Councilman Antonio Reynoso, co-chair of the Progressive Caucus.  (Photo: William Alatriste/NYC Council)

A bill to ban employers from running personal credit checks on job applicants will get a boost from the City Council’s Progressive Caucus, which intends to make the legislation its next priority for passage.

The bill was introduced in April and has also been considered, but not passed, by previous councils — but the 19-member caucus told the Observer today they were putting their weight behind it ahead of a hearing on the bill this Friday.

“A person’s character and work performance is not reflected in their credit history. If my own credit report had been taken into account I would not have had the opportunities I have been afforded in civil service,” Councilman Antonio Reynoso, a co-chair of the caucus, said in a statement. “I am grateful to have been evaluated on more substantial measures like experience and leadership in my community. All potential employees deserve this benefit.”

Councilman Donovan Richards, his fellow co-chair, agreed, saying a credit history is no indication of an ability to work.

“Ending employer led credit checks of applicants will aid millions of people seeking to access employment and stem the harm done by credit based prejudice,” Mr. Richards said.

Members of the caucus plan to hand out literature and hold a press conference Friday morning before the bill’s hearing in the Civil Rights Committee.

In statements, a slew of other members of the large caucus argued that there’s no correlation between job performance and credit scores, and that even if there were, credit reports are often riddled with errors.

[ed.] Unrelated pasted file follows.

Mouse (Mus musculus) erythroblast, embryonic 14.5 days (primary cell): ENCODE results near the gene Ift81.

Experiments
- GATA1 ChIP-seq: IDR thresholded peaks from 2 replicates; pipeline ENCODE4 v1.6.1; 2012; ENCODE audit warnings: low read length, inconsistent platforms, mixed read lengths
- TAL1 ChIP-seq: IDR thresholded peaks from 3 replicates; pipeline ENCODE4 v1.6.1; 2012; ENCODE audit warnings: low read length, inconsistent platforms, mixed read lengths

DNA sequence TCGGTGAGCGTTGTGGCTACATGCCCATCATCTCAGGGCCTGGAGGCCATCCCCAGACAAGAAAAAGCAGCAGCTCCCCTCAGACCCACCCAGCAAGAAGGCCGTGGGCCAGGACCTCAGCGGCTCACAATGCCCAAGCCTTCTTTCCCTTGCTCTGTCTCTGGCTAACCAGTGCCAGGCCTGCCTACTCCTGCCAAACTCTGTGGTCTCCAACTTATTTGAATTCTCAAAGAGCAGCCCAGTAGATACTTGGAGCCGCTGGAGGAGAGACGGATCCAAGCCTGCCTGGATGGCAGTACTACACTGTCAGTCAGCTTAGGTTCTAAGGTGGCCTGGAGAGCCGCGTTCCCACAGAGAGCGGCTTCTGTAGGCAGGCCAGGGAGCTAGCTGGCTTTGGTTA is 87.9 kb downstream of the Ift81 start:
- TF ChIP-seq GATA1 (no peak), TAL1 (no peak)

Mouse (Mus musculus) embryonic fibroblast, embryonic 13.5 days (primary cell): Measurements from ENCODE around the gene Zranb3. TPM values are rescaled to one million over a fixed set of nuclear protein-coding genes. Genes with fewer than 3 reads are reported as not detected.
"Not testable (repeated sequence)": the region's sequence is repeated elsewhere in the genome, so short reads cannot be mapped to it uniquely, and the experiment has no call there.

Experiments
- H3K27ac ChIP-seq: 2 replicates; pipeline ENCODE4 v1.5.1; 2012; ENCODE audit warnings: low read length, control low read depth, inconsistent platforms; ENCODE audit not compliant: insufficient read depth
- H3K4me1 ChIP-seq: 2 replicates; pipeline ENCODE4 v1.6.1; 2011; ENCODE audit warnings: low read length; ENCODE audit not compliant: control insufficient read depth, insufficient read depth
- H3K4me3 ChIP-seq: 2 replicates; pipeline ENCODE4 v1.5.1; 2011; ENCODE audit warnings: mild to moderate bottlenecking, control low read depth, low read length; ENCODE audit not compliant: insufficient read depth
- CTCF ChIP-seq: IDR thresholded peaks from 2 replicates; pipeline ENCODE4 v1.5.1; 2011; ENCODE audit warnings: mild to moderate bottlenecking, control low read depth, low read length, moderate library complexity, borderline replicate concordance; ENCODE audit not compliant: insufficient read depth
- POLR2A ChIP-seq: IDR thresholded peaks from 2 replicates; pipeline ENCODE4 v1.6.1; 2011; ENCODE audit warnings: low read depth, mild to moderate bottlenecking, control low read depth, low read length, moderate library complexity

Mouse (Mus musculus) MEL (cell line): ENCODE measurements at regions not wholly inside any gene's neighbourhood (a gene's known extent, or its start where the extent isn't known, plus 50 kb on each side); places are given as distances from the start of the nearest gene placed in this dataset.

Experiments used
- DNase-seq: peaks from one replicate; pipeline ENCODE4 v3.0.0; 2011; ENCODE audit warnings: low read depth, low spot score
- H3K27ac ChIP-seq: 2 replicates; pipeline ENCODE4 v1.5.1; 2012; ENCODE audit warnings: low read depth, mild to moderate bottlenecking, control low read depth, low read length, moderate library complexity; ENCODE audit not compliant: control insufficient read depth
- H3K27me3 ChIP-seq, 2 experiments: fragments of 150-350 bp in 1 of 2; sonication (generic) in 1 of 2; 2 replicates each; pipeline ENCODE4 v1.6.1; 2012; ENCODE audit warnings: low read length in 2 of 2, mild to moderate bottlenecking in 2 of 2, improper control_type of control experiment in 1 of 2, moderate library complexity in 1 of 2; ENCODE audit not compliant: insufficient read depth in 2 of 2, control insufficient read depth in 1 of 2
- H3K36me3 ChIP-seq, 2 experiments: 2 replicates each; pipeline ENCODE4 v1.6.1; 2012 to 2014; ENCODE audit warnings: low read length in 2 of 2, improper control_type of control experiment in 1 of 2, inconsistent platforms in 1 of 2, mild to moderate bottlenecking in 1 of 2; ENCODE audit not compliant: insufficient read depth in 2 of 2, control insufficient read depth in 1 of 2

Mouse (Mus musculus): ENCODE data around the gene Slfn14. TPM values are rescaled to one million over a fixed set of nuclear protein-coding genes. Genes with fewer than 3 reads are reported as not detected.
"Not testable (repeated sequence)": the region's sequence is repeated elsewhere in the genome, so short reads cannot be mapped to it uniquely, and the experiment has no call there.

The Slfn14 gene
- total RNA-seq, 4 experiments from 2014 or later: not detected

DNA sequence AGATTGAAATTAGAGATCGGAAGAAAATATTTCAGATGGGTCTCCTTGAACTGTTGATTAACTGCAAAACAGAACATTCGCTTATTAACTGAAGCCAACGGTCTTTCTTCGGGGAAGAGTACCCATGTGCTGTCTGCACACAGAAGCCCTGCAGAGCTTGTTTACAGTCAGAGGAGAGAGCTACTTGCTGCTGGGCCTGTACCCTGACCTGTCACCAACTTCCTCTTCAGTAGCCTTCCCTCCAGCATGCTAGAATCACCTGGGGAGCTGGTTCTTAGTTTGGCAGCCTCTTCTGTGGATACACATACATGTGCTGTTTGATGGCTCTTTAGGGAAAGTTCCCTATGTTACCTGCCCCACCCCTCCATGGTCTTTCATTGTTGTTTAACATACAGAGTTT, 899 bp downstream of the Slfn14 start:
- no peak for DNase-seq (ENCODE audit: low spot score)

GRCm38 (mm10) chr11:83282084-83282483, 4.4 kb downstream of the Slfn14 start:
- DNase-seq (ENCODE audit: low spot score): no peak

New York City would not be the first locality to ban the use of credit checks in hiring; several states have done so already, and the move is being considered in others. It’s also not the first time New York City has considered banning credit checks in employment — previous legislation introduced in prior councils stalled.

The Progressive Caucus, which doubled in size this year, has played a strong role in the council this session — including in the selection of Council Speaker Melissa Mark-Viverito, who is a member of the caucus. Her office said she would be reviewing the legislation. The caucus has also backed the expansion of paid sick leave, and been a strong advocate of the growing participatory budgeting trend, in which voters select which projects a council member funds.

The singling out of the credit check bills comes as observers are eyeing what the Council will take on as the summer, when few hearings or meetings are held, comes to an end…



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